Monday, November 13, 2023

Impacts of Childhood Adversity on Mental Health May Be Delayed for Some Youth, Study Suggests

Children who do not develop mental health problems early in life despite exposure to multiple adversities may experience such challenges in early adulthood, suggests a report in The American Journal of Psychiatry.

“Although resilient individuals may escape their childhood relatively unscathed, the stress of maintaining psychological health despite adversity may catch up with them later in development,” wrote William E. Copeland, Ph.D., of the University of Vermont and colleagues.

Copeland and colleagues examined data from The Great Smoky Mountains Study, a longitudinal study that tracked the outcomes of three cohorts of children (aged 9, 11, and 13 years), recruited from 11 counties in Western North Carolina. Annual assessments were conducted with the children and caregivers each year until the children reached 16; the young adults were assessed alone at ages 19, 21, 25, and 30. Up until 16, the youth answered questions about childhood adversities, which the researchers categorized into the following five domains:

  • low socioeconomic status
  • unstable family structure
  • family dysfunction
  • maltreatment
  • peer victimization

The researchers estimated cumulative childhood exposure to adversity by counting the number of categories of adversity experienced.

Copeland and colleagues analyzed the reports of 1,266 participants, who answered questions about psychiatric disorders and functioning at ages 25 and/or 30. Of this group, 941 (74%) experienced psychiatric illnesses or subthreshold psychiatric symptoms by the age of 16. Of the 325 (26%) who did not meet criteria for a psychiatric diagnosis or subthreshold disorder by the age of 16, 63 of them had been exposed to multiple adversities in childhood. (The authors characterized these youth as “resilient”).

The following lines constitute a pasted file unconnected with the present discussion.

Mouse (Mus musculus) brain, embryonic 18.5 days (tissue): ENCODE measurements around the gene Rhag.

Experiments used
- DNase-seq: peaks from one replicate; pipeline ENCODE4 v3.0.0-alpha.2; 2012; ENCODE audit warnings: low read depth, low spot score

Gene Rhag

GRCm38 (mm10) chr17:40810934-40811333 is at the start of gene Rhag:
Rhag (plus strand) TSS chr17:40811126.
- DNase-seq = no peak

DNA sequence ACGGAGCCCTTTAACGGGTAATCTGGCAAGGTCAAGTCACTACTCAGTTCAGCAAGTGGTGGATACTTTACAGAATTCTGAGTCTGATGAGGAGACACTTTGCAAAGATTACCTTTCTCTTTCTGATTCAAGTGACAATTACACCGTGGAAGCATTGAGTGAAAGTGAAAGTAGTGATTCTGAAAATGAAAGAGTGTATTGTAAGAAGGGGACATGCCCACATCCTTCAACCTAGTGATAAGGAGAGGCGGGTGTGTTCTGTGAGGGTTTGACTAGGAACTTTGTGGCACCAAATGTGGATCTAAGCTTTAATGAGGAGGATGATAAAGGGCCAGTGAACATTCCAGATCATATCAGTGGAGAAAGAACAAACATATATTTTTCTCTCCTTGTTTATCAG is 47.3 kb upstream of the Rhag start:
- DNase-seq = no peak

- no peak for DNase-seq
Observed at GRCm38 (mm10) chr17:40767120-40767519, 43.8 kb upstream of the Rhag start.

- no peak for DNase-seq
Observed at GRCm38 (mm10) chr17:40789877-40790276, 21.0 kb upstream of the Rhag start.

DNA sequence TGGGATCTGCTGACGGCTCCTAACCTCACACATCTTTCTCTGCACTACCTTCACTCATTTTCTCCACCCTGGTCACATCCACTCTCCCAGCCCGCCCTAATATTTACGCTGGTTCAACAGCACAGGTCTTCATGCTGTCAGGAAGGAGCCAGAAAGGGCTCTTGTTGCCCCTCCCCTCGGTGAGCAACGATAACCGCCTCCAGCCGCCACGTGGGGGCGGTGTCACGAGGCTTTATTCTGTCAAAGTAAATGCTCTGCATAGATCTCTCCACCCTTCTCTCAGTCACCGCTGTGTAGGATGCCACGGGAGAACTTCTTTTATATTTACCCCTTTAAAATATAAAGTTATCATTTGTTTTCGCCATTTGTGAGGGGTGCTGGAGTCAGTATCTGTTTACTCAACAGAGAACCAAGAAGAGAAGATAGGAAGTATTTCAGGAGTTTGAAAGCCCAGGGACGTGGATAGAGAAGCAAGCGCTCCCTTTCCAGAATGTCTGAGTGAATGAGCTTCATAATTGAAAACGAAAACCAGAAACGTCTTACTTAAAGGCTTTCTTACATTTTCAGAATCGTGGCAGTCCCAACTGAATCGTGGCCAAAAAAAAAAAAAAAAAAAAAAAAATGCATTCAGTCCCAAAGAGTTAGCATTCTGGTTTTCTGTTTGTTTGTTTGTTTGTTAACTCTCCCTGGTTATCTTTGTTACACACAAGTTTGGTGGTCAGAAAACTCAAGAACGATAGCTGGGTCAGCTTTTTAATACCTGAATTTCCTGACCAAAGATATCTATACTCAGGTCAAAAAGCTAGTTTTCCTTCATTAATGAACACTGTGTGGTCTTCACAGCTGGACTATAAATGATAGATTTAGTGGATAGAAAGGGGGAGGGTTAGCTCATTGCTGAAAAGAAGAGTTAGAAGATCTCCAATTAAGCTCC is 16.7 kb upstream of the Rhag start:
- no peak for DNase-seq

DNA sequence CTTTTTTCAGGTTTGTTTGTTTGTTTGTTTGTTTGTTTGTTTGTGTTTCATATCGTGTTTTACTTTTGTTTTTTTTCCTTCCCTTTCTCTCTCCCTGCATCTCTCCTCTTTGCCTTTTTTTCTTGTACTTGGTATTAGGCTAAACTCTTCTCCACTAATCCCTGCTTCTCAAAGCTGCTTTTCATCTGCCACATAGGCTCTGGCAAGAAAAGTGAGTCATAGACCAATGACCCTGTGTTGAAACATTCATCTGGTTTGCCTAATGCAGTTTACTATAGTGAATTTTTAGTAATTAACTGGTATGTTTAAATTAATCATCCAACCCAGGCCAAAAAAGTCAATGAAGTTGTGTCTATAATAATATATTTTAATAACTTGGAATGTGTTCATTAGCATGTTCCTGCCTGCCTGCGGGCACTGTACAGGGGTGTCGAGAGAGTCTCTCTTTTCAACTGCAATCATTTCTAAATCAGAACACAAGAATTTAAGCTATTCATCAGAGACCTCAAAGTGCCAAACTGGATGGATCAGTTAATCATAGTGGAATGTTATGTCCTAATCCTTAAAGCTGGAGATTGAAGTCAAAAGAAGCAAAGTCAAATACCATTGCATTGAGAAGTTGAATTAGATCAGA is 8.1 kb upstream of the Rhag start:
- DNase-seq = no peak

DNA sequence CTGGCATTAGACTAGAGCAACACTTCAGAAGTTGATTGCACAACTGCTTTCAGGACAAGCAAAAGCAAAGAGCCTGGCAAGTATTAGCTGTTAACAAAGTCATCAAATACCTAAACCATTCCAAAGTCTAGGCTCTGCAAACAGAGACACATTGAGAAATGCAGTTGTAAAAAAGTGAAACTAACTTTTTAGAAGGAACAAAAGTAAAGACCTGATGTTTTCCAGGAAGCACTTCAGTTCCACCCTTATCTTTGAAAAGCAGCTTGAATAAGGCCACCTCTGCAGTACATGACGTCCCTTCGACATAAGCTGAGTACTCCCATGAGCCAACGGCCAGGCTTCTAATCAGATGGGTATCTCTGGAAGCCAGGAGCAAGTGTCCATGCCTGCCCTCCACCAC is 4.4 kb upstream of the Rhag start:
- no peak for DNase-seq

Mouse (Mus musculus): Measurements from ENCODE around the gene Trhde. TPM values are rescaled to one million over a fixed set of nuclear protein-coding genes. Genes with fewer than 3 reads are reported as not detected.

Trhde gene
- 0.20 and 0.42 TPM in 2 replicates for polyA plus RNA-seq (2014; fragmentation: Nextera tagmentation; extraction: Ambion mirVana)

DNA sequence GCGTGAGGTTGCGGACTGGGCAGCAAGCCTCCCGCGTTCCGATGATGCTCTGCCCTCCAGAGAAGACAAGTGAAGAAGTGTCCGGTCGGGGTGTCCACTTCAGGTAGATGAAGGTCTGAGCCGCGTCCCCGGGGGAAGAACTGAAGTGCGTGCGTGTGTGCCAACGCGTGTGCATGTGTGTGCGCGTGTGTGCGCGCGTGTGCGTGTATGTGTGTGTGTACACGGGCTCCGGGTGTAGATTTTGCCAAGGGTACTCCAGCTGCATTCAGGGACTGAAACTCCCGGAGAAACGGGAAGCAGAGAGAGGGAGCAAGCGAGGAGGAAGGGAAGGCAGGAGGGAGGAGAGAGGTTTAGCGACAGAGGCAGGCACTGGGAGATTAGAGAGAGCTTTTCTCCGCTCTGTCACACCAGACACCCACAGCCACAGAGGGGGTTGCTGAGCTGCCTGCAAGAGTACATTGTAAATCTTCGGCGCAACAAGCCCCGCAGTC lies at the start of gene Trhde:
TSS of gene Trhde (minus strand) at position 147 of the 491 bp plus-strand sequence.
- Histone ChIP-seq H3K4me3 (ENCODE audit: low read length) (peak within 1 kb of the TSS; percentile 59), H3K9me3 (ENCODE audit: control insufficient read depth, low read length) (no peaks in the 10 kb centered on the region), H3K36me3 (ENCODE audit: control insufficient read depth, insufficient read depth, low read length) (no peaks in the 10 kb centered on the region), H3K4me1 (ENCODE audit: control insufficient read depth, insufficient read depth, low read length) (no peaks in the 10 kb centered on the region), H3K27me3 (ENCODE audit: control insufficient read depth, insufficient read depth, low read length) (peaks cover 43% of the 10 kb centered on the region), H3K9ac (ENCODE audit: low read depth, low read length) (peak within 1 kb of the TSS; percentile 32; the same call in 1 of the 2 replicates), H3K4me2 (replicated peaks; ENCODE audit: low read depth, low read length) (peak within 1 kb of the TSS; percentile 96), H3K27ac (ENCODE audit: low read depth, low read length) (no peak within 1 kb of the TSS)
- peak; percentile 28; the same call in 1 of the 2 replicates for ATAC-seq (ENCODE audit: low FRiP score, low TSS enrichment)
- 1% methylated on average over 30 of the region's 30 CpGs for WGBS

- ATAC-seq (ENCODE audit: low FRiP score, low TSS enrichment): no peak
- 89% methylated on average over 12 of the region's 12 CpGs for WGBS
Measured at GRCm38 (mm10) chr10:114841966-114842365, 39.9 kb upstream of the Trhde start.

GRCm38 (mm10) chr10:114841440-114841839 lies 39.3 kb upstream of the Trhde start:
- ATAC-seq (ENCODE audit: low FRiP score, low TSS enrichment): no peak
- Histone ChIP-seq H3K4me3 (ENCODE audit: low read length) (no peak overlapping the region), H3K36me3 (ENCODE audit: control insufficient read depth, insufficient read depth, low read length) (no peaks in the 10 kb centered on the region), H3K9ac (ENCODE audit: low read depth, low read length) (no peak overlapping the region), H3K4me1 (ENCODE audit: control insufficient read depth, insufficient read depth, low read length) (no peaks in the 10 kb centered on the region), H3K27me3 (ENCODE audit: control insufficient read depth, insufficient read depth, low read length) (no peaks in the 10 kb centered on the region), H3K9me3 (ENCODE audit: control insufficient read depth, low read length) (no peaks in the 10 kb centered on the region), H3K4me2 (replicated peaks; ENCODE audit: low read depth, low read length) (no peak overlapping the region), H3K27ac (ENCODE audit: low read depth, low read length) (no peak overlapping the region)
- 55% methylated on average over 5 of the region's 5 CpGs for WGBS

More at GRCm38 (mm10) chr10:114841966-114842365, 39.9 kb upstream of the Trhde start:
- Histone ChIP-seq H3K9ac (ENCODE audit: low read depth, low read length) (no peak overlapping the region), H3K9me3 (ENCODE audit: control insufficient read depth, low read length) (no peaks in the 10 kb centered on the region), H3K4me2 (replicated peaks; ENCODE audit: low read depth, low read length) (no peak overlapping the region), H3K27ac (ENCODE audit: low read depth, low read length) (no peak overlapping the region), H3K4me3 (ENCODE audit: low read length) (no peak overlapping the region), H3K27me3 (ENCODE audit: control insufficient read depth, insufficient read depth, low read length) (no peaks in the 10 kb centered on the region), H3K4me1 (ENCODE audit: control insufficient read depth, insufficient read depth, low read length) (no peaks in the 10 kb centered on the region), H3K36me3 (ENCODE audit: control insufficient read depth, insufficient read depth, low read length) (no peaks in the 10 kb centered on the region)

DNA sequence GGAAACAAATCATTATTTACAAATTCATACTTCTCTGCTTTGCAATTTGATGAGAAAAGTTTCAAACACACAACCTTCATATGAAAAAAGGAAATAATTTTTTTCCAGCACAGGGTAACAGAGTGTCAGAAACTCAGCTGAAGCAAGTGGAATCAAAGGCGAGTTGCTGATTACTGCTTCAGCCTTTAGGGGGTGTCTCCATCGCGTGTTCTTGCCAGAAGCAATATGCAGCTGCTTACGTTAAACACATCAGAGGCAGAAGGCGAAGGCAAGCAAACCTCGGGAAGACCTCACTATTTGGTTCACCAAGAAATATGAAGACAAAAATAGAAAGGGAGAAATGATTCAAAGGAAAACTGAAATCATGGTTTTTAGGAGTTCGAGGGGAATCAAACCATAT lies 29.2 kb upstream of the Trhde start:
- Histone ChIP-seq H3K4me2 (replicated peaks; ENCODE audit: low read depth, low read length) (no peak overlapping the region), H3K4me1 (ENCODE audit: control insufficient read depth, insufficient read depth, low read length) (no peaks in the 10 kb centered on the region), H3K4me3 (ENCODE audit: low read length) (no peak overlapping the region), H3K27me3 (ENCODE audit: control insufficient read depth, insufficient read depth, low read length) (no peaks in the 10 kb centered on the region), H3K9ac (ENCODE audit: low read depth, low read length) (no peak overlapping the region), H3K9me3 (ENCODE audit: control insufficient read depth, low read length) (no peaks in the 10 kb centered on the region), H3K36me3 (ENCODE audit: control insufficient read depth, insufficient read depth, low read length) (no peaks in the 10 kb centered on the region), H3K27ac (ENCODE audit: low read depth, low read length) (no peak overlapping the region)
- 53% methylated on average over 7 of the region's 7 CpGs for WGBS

The researchers found that compared with children with limited exposure to adversity and no childhood disorders (low-risk/no disorders group), resilient children had nearly 3 times the risk of developing anxiety and 4.5 times the risk of developing depression in adulthood. In addition, the resilient group had worse physical and financial health compared with individuals in the low-risk/no disorders group. However, the resilient group had better functioning compared with the group of participants with childhood psychiatric problems in the domains of health and social functioning.

“Thus, the well-being of adults who had been characterized as resilient children was better than that of the adults with childhood psychiatric problems but sometimes worse than that of adults exposed to less childhood adversity,” the authors wrote. “[T]he development of some level of mental health problems is the normative response to significant adversity. Individual resilience followed by persistent mental health is rare and may not be a reasonable goal. Public health efforts should prioritize reducing risk and treating individuals who are ill.”

To read more on this topic, see the Psychiatric News article “Intervention, Resilience May Counter Poverty’s Impact on Brain Development.”

(Image: iStock/Ralf Geithe)

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